Acute spinal cord injury strikes labour active young and middle-aged population, especially men, and consequently usually results in difficult neurological sequel. Also disables normal quality of life and everyday functioning in these patients despite many available supportive measures. Spinal cord injury without radiological abnormality (SCIWORA) presents a great diagnostic challenge because radiological and computed tomography pictures are without visible pathology which would explain the new onset of the neurological deficit. For the first time we report a true spinal cord injury without radiological abnormality in the X-ray, computed tomography and magnetic resonance imaging in a young female manifested with moderate neurological deficit after the traffic accident. Although SCIWORA is very rare in adults, high level of suspicion in emergency department is advisable as the timely applied neuroprotective measures can prevent the onset of the neurological deficit. It is important to emphasize that emergency magnetic resonance imaging application is the diagnostic key. Albeit, the SCIWORA neurologic deficit can show up with a delay of four days after the spinal cord injury in a patient with a normal physical and radiological examination. Treatment of these patients is another challenge for every physician. In fact pharmacological treatment options are still in the experimental research phase. We can conclude that currently the neuroprotective measures of the acute spinal cord injury patient started in the emergency department regardless the radiological test findings represent the right and successful key treatment.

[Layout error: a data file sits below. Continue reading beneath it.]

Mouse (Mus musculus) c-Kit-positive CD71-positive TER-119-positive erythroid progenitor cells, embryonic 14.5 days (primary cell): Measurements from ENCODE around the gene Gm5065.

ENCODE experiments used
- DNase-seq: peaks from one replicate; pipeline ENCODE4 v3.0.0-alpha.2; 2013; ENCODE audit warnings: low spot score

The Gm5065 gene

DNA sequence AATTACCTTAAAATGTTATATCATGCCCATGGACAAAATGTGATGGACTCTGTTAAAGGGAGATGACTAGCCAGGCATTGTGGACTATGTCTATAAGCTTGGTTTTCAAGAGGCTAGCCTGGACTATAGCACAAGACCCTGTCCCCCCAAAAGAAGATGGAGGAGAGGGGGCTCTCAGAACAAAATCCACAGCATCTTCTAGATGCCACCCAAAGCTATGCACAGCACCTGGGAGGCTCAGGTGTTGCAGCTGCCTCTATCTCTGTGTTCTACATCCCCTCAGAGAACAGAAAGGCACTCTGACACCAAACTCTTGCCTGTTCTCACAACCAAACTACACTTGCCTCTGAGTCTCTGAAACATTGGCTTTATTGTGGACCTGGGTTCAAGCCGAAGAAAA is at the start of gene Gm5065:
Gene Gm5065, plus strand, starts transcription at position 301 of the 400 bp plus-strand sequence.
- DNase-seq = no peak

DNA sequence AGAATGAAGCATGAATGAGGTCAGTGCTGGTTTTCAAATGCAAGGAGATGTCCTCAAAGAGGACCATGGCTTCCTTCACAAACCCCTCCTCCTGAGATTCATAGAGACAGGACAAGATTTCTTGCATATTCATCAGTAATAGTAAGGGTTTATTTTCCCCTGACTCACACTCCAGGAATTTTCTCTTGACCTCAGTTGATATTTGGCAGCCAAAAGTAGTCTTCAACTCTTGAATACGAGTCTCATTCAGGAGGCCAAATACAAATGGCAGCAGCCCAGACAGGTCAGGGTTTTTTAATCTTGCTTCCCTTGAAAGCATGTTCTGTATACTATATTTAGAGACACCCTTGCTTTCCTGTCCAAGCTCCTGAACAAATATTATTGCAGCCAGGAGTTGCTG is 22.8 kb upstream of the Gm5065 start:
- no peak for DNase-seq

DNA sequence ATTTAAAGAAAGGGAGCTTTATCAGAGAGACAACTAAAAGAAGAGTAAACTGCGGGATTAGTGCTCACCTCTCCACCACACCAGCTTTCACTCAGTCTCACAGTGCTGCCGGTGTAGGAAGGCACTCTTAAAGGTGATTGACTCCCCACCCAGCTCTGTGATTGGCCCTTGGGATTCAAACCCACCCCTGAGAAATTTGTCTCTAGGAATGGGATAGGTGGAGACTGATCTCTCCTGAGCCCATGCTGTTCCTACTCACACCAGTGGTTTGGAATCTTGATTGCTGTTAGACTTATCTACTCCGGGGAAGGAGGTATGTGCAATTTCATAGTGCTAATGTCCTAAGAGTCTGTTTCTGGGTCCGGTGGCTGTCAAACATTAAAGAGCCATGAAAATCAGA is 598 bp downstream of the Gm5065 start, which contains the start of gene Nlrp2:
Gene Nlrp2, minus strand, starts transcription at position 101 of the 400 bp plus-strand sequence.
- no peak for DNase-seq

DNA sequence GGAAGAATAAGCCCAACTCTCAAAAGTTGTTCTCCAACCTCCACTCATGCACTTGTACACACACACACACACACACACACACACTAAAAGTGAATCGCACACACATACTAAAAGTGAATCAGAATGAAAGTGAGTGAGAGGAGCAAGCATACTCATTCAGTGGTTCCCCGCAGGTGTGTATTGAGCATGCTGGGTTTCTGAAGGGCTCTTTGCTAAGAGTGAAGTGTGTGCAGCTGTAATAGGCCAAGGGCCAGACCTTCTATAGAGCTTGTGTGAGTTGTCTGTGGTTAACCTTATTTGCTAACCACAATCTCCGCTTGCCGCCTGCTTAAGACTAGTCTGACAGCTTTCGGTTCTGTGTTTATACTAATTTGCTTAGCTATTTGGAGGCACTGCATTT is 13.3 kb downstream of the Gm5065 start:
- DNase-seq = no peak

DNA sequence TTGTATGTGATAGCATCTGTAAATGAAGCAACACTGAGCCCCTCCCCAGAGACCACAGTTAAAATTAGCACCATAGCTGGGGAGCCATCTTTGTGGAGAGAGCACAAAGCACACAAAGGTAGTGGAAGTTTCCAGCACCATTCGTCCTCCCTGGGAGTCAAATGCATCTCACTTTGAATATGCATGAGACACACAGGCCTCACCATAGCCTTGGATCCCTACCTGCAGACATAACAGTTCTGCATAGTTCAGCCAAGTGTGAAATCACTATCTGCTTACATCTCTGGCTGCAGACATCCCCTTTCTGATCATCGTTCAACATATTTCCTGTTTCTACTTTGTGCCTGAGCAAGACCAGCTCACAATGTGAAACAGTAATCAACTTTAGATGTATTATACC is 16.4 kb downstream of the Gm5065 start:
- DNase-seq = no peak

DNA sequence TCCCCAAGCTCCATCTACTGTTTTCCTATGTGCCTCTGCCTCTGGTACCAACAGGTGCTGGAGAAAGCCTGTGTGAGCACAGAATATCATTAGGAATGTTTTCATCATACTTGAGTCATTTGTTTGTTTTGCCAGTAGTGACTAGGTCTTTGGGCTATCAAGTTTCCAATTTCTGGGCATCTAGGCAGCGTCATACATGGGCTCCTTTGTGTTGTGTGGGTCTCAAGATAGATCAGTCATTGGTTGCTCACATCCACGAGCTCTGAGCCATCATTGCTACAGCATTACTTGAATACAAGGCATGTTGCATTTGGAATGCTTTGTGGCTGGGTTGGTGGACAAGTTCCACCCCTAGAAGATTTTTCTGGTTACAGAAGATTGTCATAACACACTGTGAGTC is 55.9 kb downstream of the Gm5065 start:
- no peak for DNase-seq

Corticosteroids, SCIWORA, Spinal cord injury, MRI